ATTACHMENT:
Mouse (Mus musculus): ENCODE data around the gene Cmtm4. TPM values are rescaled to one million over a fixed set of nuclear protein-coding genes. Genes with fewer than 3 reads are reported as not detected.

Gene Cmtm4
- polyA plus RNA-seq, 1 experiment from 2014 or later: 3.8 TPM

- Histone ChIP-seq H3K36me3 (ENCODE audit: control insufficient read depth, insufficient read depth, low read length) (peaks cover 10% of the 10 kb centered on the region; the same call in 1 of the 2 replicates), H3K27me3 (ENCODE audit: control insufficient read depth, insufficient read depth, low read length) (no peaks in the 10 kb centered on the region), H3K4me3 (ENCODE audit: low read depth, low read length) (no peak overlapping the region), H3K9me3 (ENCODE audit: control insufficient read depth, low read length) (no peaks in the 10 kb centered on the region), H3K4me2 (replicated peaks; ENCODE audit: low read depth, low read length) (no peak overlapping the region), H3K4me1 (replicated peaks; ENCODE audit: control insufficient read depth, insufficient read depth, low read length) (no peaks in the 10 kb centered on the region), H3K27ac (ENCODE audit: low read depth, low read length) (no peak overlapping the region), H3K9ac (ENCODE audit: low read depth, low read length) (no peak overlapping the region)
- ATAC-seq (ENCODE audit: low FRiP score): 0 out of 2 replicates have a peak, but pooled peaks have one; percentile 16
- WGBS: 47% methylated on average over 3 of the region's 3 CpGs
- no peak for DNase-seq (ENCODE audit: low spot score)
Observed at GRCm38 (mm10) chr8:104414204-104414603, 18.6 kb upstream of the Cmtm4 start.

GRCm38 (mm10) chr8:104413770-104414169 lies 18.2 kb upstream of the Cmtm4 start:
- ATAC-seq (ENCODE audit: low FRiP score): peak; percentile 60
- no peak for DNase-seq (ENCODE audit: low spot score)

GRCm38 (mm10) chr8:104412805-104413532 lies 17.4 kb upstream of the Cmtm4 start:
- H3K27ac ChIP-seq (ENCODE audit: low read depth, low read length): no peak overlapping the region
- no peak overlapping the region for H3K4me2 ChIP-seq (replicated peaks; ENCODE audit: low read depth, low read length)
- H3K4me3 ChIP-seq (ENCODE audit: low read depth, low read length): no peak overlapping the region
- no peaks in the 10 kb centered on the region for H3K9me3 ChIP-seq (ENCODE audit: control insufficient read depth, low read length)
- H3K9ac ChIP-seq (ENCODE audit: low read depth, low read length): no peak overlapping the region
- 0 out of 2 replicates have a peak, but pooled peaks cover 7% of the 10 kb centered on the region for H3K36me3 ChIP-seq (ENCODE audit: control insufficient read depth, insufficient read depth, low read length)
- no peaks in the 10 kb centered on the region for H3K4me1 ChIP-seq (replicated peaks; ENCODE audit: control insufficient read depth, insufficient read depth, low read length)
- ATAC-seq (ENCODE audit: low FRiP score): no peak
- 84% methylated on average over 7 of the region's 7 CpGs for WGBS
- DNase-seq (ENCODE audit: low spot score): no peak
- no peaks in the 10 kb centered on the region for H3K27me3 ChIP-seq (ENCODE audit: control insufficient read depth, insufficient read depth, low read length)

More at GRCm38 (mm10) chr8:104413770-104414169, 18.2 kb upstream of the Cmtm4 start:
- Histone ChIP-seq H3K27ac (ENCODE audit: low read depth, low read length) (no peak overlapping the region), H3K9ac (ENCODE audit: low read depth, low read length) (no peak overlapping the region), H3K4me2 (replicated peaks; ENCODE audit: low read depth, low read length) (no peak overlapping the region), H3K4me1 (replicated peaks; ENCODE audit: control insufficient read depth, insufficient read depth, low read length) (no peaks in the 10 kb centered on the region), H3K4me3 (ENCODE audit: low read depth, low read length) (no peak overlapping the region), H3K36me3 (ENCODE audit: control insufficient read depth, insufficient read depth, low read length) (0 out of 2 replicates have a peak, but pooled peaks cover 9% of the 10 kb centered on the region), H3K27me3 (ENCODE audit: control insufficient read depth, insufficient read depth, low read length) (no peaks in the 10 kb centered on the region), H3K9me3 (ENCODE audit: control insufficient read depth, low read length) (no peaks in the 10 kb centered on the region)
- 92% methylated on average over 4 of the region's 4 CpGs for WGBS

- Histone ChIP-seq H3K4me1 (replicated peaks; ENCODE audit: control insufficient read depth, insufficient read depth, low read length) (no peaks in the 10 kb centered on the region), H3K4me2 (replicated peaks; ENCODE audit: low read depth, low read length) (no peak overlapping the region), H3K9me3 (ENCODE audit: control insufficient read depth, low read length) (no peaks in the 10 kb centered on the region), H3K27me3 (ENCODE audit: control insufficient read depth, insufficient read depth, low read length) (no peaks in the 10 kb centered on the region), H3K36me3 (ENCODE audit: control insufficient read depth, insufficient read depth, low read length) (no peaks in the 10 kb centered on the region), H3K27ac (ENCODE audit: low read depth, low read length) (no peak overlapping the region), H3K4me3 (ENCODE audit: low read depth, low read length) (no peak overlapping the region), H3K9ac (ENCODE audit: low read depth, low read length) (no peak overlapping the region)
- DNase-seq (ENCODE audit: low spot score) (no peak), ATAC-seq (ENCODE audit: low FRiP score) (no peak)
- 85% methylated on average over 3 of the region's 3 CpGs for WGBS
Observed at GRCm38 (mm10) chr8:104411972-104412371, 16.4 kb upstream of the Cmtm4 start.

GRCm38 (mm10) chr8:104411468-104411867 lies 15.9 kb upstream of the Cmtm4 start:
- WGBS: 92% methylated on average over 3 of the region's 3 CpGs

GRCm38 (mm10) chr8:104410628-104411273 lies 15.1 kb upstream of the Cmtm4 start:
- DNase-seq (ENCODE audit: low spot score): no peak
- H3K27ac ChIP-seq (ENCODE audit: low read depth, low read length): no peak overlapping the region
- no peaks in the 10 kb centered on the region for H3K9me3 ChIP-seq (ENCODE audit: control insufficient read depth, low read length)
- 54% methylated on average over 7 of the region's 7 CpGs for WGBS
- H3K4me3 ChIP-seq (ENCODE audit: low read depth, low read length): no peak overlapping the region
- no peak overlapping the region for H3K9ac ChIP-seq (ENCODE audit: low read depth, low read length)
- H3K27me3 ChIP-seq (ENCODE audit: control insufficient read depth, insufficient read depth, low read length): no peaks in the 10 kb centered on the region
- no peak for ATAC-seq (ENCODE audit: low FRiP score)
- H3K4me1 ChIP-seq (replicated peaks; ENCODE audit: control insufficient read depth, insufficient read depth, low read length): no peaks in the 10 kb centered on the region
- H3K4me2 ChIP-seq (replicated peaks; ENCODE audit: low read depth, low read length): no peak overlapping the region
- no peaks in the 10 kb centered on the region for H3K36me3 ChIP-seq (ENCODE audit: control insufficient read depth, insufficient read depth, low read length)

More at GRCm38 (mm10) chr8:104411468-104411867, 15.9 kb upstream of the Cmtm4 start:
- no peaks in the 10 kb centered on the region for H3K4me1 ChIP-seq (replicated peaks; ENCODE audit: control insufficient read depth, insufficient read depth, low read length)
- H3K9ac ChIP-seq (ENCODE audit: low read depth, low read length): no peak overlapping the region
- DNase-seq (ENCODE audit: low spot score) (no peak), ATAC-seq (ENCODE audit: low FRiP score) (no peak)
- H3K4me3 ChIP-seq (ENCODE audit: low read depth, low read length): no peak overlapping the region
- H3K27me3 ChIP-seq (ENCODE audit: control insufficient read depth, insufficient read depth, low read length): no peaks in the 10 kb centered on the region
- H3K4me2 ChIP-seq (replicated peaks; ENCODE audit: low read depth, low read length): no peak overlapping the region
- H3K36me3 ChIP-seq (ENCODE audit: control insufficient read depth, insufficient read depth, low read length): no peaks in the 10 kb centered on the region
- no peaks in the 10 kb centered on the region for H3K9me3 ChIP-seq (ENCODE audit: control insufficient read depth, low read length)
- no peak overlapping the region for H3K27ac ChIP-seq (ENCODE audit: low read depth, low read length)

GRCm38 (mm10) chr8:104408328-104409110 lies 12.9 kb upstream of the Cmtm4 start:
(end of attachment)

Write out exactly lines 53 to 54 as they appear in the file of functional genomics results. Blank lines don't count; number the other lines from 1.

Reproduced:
- no peaks in the 10 kb centered on the region for H3K9me3 ChIP-seq (ENCODE audit: control insufficient read depth, low read length)
- no peak overlapping the region for H3K27ac ChIP-seq (ENCODE audit: low read depth, low read length)